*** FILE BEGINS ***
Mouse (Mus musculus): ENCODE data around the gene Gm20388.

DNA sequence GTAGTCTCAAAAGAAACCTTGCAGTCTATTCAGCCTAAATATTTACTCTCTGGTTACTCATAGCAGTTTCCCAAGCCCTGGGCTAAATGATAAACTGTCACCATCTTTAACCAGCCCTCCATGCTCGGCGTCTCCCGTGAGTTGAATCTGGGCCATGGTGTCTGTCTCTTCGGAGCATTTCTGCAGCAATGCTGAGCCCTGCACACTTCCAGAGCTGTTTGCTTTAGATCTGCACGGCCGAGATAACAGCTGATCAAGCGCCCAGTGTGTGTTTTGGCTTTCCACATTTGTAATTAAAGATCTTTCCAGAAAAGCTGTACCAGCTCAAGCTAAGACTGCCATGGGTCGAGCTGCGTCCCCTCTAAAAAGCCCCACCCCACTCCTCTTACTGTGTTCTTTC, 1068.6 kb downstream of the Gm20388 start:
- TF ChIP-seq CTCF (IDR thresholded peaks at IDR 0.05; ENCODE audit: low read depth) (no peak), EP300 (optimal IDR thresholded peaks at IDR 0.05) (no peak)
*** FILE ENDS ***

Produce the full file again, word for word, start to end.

Mouse (Mus musculus): ENCODE data around the gene Gm20388.

DNA sequence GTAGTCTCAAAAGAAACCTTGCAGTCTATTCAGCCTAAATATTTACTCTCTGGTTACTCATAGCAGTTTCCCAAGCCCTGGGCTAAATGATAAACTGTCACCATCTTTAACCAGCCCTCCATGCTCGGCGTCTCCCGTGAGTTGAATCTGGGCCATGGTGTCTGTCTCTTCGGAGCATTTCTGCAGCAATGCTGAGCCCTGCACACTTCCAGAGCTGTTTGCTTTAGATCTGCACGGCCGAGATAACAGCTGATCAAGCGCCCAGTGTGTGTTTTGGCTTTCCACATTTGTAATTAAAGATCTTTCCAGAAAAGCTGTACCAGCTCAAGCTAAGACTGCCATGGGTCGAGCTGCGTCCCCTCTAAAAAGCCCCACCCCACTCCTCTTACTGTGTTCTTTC, 1068.6 kb downstream of the Gm20388 start:
- TF ChIP-seq CTCF (IDR thresholded peaks at IDR 0.05; ENCODE audit: low read depth) (no peak), EP300 (optimal IDR thresholded peaks at IDR 0.05) (no peak)